You always want to make sure you give your subscribers the opportunities to voice ideas, concerns, problems and what they like. This data is priceless as it gives you the chance to consistently improve your monthly subscription boxes.
(5) Your Prototype Subscription Box
While most people think you need to have your subscription box finished before you start marketing it, that’s completely false. This is why having a prototype subscription box is a wise idea.
The whole purpose of using a prototype box is to introduce your subscribers to the type of products you’ll be giving your customers.
Choosing Your Products
With your prototype box, you want to make sure the products you’re included are accurate to what you’ll be sending out on a monthly basis.
Choosing Your Box
The box design of your subscription box is important. At this point, you may have your box design ready or perhaps you don’t. You hear about the unboxing experience a lot, that’s because it’s important to your customers. Choosing the right box design and size is important, you want to make sure you do it right.
Would you use a standard box? Likely not, at least we wouldn’t recommend it, we’d recommend using a custom box. With custom boxes, branding, design and size are the big 3 you need to focus on.
Choosing Packing Materials
Next, what packing materials will you be using in your subscription box? Crinkle paper is a popular favorite for subscription boxes. Even so, you may have a different idea. None the less, you’ll have to figure out what packing materials you’re going to use in your boxes.
(6) Pre-Launching Your Subscription Box
By this time, you’re now getting prepared to launch your new subscription box business.
Why a pre-launch? You want to engage interest in your new business. You want to start attracting subscribers and getting them on your email list. You want to test the waters, test engagement, test how well your concept is working.
Now, it’s time to start marketing your business before you officially launch.
(7) Pre-Launch Checklist
There’s a few key areas that need to be on your pre-launch checklist.
- Your Pre-Launch Period
- Setting Your Signup Goals
- Email Signups And Lead Generation
- Pre-Launch Offer And Landing Page
- Social Media
How Long Should Your Pre-Launch Be?
Pre-launch duration can vary, there’s no exact specific amount of time a pre-launch has to be. With that being said, your pre-launch could be 7 days, 30 days or 60 days. We wouldn’t recommend going longer than 2 months because users can lose interest at that stage.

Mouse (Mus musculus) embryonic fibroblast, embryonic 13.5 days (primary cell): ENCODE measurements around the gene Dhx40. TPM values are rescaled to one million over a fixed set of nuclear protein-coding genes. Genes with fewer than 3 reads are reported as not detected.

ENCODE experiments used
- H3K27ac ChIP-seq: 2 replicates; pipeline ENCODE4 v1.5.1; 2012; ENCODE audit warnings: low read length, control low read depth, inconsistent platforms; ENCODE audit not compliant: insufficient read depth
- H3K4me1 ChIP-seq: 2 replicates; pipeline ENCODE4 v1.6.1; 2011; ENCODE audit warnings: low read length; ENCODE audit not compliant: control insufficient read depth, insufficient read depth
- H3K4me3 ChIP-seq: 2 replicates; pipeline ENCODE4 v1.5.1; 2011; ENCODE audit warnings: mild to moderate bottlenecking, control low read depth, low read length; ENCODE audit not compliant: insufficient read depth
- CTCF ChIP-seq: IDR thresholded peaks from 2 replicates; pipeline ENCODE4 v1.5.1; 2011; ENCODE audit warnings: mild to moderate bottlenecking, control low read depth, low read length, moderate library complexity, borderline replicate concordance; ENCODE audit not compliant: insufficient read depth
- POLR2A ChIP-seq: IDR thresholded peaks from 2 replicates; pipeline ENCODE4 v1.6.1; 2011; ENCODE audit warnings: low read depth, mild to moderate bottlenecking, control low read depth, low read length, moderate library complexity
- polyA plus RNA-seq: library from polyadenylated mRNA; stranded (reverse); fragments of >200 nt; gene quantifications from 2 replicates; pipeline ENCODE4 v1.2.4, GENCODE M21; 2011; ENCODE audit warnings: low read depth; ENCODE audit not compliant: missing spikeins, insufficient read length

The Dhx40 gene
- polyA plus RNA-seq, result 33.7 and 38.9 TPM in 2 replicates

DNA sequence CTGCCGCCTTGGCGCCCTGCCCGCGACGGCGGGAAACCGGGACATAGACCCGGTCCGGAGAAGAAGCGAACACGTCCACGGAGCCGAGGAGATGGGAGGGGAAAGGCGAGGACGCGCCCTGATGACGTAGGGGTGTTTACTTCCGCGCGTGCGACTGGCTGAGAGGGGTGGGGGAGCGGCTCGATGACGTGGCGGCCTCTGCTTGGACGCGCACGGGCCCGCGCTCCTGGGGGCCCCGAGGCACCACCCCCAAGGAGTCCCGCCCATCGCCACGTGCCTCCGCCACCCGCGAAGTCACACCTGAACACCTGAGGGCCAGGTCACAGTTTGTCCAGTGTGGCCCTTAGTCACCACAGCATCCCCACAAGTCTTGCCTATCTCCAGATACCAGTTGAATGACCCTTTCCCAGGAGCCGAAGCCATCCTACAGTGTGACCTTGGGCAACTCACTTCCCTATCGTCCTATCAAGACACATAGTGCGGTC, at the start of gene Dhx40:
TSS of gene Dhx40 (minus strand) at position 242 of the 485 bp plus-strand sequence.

Setting Your Signup Goals
You’re going to need a goal to reach, it all depends on how many customers you want to launch your business with. The goal is up to you, 20 customers, 50 customers, 100 customers.
You need to start a Google Doc or Spreadsheet, track your numbers daily. It’s easy not to but that’s not going to help you. Make sure you’re tracking everything, track what you’re doing and the results. This will be an essential tool for you to grow your business moving forward.
You need to sign up for Google Analytics too, this will allow you to begin building data. There’s a wide range of important metrics you’ll be able to track using Analytics.
As you pre-launch your subscription box, getting names and emails is vital. We call these subscribers. Once you have subscribers signed up, you can pitch them on your subscription box. In order to get subscribers, you need an offer to sign up for. Make sure that offer is directly related to your subscription box.
We recommend using 20 percent as a benchmark for conversions. This means you need to signup at least 1 out of every 5 people that visit your offer. Out of everyone that signs up, you’ll hope to convert 10 percent of that list, meaning 1 out of every 10 people. As we pointed out earlier, track this daily. If you’re not hitting your conversion goals, make changes when appropriate.
In this scenario, if we get 100 people signed up to our list, we can expect to get 10 new customers.
If you’re under performing, start getting feedback from your customers and ask them how you can make your offer better. You may want to add something, take away something or add value to your subscription box.
What offer are you going to use to get people to signup to your email list? At this stage, your priority focus is building your email list for your launch, so getting names and emails to announce your official launch is going to be vital.
There’s a lot to consider at this point, such as your website, landing pages, email marketing software and others. If you’re not familiar with these, it can be a tough learning curve.
Not only do you have to worry about having a website your customers can order from, you also need an online presence via social media.